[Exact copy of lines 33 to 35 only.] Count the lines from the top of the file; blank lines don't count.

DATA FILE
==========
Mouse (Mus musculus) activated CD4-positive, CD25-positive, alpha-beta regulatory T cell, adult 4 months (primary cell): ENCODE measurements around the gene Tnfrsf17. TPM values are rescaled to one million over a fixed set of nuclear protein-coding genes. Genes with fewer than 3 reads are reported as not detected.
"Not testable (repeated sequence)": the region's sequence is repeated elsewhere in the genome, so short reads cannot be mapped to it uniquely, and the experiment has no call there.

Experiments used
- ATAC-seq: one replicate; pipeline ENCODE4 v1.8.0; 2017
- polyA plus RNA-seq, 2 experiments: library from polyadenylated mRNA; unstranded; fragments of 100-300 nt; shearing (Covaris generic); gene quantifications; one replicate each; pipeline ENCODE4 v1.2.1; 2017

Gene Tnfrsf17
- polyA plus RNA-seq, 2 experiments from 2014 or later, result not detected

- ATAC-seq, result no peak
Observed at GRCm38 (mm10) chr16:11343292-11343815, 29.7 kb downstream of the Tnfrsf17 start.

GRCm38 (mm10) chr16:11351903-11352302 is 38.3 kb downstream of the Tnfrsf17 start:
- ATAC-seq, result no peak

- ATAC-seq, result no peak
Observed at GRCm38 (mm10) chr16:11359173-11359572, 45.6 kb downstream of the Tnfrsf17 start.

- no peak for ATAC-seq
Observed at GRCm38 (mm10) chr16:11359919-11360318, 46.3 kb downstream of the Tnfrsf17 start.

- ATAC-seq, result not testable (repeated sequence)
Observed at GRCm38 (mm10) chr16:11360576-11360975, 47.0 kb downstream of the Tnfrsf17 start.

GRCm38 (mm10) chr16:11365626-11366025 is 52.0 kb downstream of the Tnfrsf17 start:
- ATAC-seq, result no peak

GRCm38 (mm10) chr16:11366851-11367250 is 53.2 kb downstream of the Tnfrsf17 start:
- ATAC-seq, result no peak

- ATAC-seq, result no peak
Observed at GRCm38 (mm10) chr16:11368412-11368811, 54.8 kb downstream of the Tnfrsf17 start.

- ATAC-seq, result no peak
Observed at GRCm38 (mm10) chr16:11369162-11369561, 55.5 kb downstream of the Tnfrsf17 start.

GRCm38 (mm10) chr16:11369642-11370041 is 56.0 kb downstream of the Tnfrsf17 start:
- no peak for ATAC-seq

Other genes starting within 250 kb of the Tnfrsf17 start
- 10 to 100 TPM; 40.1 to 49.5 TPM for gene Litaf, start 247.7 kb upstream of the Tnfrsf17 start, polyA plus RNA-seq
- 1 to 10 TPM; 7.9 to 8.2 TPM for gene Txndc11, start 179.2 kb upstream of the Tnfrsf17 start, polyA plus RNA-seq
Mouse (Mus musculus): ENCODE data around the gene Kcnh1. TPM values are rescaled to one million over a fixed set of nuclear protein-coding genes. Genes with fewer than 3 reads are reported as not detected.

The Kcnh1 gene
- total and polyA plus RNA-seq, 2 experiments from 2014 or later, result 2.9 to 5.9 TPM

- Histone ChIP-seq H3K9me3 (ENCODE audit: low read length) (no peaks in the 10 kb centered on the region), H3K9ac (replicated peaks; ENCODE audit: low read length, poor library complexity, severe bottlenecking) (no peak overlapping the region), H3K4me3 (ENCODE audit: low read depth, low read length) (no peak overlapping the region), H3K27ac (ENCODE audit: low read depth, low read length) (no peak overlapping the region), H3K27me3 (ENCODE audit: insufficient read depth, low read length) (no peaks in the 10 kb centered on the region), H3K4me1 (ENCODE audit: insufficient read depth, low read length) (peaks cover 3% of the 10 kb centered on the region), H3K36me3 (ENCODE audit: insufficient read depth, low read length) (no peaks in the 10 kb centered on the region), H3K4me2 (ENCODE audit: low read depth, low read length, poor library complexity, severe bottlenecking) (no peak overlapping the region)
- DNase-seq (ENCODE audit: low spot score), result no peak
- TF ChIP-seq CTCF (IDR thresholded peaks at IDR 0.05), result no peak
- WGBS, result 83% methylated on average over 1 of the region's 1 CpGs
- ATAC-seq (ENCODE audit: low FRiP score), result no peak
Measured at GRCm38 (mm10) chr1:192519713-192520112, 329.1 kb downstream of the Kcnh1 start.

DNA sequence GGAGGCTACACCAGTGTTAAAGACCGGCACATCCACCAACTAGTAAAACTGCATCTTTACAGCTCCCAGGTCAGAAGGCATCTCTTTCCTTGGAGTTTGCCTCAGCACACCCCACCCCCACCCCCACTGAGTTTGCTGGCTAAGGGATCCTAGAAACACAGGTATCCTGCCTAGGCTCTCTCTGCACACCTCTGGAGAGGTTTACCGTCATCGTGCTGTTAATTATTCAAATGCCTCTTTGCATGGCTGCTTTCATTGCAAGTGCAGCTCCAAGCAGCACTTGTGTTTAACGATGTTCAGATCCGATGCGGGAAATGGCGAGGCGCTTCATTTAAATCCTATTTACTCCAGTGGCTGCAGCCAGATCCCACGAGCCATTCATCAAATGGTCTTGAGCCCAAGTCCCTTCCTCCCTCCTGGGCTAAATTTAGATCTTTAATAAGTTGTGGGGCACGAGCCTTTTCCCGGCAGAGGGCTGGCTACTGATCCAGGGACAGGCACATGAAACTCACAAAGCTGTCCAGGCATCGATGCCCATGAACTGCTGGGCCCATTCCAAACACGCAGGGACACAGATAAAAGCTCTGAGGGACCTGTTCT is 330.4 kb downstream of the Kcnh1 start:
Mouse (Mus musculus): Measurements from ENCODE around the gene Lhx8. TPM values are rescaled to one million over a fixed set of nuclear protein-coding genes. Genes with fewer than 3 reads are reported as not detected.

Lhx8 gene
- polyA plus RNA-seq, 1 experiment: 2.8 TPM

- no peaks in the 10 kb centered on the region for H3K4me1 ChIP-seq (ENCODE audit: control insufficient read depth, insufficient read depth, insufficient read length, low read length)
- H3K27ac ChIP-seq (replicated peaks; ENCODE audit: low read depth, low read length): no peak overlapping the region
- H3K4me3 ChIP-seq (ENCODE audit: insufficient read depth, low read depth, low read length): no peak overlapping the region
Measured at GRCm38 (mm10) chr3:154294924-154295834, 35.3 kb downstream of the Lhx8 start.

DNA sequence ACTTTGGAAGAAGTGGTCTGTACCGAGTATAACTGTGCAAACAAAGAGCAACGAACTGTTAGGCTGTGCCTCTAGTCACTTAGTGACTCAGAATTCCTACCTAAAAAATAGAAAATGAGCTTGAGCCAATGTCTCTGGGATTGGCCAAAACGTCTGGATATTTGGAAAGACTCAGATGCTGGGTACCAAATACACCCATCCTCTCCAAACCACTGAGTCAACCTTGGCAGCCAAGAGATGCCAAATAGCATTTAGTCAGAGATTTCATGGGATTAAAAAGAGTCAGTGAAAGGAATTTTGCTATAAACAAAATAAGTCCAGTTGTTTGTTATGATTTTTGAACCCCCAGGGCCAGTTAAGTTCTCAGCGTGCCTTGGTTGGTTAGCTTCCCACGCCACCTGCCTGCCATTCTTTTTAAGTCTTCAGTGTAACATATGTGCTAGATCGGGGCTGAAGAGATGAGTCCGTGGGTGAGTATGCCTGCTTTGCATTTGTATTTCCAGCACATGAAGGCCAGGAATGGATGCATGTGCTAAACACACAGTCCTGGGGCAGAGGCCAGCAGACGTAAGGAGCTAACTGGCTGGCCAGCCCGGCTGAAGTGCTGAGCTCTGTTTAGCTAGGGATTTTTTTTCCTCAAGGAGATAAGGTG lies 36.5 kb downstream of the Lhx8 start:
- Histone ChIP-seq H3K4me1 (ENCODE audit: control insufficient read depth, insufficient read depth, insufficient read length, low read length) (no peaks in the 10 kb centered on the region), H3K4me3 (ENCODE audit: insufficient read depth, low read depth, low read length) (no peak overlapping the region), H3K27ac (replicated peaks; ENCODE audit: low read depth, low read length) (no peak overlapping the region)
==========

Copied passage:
- total and polyA plus RNA-seq, 2 experiments from 2014 or later, result 2.9 to 5.9 TPM

- Histone ChIP-seq H3K9me3 (ENCODE audit: low read length) (no peaks in the 10 kb centered on the region), H3K9ac (replicated peaks; ENCODE audit: low read length, poor library complexity, severe bottlenecking) (no peak overlapping the region), H3K4me3 (ENCODE audit: low read depth, low read length) (no peak overlapping the region), H3K27ac (ENCODE audit: low read depth, low read length) (no peak overlapping the region), H3K27me3 (ENCODE audit: insufficient read depth, low read length) (no peaks in the 10 kb centered on the region), H3K4me1 (ENCODE audit: insufficient read depth, low read length) (peaks cover 3% of the 10 kb centered on the region), H3K36me3 (ENCODE audit: insufficient read depth, low read length) (no peaks in the 10 kb centered on the region), H3K4me2 (ENCODE audit: low read depth, low read length, poor library complexity, severe bottlenecking) (no peak overlapping the region)
- DNase-seq (ENCODE audit: low spot score), result no peak